28 Dec Q&A with Jon Heimer, CEO, Olink Proteomics – Speaker at PMWC 2018 Silicon Valley
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[et_pb_accordion_item title=”Q: Olink has been rapidly growing its’ library of human protein biomarker assays. What are the popular clinical applications for your biomarker panels?”]
A: At the beginning of 2017, Olink launched 5 new panels (over 450 new targets) and expanded its offering to include around 1,000 validated protein assays. Another milestone reached this year is that there are now over 100 publications that cite using Olink panels, quite impressive considering the very first panel only came out in 2014. Olink’s ability to cast a broad proteomics net and isolate biomarker profiles for tailored approaches is being used for patient stratification, better understanding of pathophysiology of disease, predictive disease biomarkers, surrogates and optimizing wellness. We also see these types of applications applied across a range of clinical areas, including cardiovascular, neurological, inflammatory and metabolic diseases and oncology. You can see the latest list of these publications at www.olink.com/publications
[/et_pb_accordion_item][et_pb_accordion_item title=”Q: What are the benefits of Olink’s immune-oncology biomarker panel for researchers and clinicians working on immunotherapy-based cancer treatments?”]
A: It is the most comprehensive immune-oncology related protein panel out there, looking at 92 proteins simultaneously in only 1 uL of basically any sample type. Personalized oncology treatments are changing the way that we approach cancer therapy. The success of these therapeutic approaches will depend on an understanding of the underlying genetic mutations and the confirmatory proteomic profile of the cancer. Accessing non-invasive biomarkers, such as proteins present in blood or tissue, for the immuno-oncology area offer great potential benefits in helping to better understand the underlying pathophysiology, study therapeutic efficacy and stratify patients for clinical trials. Immune responses are complex and dynamic in nature, so monitoring changes at the protein level is likely to be important here. The immuno-oncology panel casts a relatively broad net, while enabling a targeted approach to include proteins involved in processes such as promotion and inhibition of tumor immunity, chemotaxis, vascular & tissue remodeling, apoptosis & cell killing and metabolism & autophagy.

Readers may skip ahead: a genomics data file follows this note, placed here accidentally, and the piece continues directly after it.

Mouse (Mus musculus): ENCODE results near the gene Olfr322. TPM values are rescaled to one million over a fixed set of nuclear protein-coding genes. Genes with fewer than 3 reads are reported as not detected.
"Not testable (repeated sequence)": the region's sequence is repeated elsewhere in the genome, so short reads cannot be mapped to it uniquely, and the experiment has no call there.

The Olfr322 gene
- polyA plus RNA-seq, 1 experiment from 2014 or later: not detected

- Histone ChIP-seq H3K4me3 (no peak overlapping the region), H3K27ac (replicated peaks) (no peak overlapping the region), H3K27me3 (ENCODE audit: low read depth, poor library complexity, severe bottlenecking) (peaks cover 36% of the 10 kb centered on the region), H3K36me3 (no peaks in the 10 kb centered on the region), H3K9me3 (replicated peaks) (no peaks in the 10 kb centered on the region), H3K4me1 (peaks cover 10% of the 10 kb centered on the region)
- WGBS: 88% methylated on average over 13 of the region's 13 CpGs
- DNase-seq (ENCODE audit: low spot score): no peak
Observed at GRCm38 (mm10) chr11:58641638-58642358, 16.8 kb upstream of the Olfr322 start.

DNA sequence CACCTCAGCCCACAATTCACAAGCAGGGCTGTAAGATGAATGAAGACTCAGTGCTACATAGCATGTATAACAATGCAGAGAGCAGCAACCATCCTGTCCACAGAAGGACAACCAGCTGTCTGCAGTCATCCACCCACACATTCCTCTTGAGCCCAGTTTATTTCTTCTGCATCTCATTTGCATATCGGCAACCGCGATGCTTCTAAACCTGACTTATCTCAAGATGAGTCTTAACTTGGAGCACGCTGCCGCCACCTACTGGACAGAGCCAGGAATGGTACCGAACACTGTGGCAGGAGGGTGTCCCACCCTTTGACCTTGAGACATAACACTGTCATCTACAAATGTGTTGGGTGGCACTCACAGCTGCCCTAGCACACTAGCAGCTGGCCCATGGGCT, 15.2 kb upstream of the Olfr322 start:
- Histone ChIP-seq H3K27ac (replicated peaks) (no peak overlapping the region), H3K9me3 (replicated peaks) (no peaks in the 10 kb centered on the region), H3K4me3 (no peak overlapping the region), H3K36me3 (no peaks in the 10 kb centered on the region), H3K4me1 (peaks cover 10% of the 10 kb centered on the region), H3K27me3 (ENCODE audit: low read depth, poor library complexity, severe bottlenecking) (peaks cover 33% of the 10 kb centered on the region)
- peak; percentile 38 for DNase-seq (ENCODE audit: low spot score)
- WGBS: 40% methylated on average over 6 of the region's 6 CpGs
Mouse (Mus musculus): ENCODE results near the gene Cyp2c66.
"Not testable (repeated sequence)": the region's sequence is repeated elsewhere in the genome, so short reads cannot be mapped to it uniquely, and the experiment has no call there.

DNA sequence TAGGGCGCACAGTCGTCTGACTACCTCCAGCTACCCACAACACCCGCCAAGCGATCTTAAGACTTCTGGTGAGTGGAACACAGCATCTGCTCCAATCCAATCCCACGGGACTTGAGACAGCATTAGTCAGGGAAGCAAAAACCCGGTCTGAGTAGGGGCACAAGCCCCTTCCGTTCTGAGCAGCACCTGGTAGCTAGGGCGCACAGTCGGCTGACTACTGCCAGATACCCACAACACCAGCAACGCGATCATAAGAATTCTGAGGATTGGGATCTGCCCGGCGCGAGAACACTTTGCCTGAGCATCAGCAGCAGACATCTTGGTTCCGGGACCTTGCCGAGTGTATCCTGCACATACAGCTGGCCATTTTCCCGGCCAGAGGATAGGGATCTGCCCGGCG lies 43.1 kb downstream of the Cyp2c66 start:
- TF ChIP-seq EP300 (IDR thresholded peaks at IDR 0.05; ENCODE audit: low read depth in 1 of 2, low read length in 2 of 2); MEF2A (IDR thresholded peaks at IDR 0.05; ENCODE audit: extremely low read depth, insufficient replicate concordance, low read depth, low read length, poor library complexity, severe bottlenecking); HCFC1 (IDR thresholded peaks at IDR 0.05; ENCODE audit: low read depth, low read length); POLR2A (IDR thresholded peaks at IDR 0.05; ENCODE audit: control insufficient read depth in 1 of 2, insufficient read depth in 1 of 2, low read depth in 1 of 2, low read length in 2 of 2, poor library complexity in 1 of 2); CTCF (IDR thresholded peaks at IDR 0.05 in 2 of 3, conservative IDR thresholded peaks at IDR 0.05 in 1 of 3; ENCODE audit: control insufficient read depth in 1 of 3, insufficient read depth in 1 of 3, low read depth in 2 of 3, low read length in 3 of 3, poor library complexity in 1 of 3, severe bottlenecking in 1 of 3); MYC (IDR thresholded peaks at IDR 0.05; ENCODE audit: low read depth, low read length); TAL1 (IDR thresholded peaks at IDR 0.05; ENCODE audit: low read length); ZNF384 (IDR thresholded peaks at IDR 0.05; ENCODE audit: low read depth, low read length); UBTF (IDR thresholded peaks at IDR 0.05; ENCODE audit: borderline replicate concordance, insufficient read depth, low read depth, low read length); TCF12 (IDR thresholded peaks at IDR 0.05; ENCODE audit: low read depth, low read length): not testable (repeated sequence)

[/et_pb_accordion_item][et_pb_accordion_item title=”Q: What are the benefits of the Olink Proximity Extension Assay technology? “]
A: PEA, or Proximity Extension Assay, is elegantly simple in its approach. PEA consists of pairs of antibodies linked to DNA oligos that, upon antibody binding on the protein, are brought into proximity, hybridize and can then be extended by a DNA polymerase, creating a new sequence that can be used as a template for measurement by qPCR.
Two antibodies must bind to the target protein for a signal to be generated, i.e dual recognition, which together with the fidelity of the unique PCR template generated, reduces non-specific binding and background. This results in increased sensitivity and specificity in a very broad dynamic range, compared to conventional immunoassays. PEA is truly scalable, whether you are measuring 92 protein targets from one of our panels, or narrowing the signature to a subset of protein assays. We currently have configured our assays to require only 1 microliter of sample per panel. The researcher can run nearly 1,000 protein assays with less than 20 uL of sample, that is quite a powerful tool, which will further enable scientific discovery.
[/et_pb_accordion_item][et_pb_accordion_item title=”Q: What do you see as the future of protein profiling for clinical utility?”]
A: Multiplexed proteomics has historically lagged behind genomics in the clinical biomarker arena, but this can be attributed mainly to the technologies available. It is probably fair to say that most people working with biomarkers and precision medicine see the essential role for protein biomarkers going forwards and many have been waiting for the right tools to do this. PEA can change that, truly enabling a proteomics technology that is already making a big impact in discovery applications in clinical research. Custom protein signatures are now being brought into the clinic for more tailored treatment strategies. We experience that signatures based on several proteins will be more powerful and robust than single proteins. Having a technology like PEA that is truly scalable may have some real benefits in potentially translating the findings from broad screening discovery to clinical utility of validated signatures enabling precision medicine.
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